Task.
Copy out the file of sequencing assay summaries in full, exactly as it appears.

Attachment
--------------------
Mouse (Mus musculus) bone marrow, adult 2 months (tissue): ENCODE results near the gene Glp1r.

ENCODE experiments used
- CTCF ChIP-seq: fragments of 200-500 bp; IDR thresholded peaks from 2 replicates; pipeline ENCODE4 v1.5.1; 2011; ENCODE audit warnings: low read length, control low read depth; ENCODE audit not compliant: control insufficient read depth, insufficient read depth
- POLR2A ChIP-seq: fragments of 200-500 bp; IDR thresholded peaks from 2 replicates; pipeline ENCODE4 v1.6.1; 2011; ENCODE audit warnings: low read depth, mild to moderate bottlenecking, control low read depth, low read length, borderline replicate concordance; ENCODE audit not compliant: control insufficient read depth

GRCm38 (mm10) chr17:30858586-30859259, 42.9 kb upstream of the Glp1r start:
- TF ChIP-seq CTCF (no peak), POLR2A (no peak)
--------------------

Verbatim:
Mouse (Mus musculus) bone marrow, adult 2 months (tissue): ENCODE results near the gene Glp1r.

ENCODE experiments used
- CTCF ChIP-seq: fragments of 200-500 bp; IDR thresholded peaks from 2 replicates; pipeline ENCODE4 v1.5.1; 2011; ENCODE audit warnings: low read length, control low read depth; ENCODE audit not compliant: control insufficient read depth, insufficient read depth
- POLR2A ChIP-seq: fragments of 200-500 bp; IDR thresholded peaks from 2 replicates; pipeline ENCODE4 v1.6.1; 2011; ENCODE audit warnings: low read depth, mild to moderate bottlenecking, control low read depth, low read length, borderline replicate concordance; ENCODE audit not compliant: control insufficient read depth

GRCm38 (mm10) chr17:30858586-30859259, 42.9 kb upstream of the Glp1r start:
- TF ChIP-seq CTCF (no peak), POLR2A (no peak)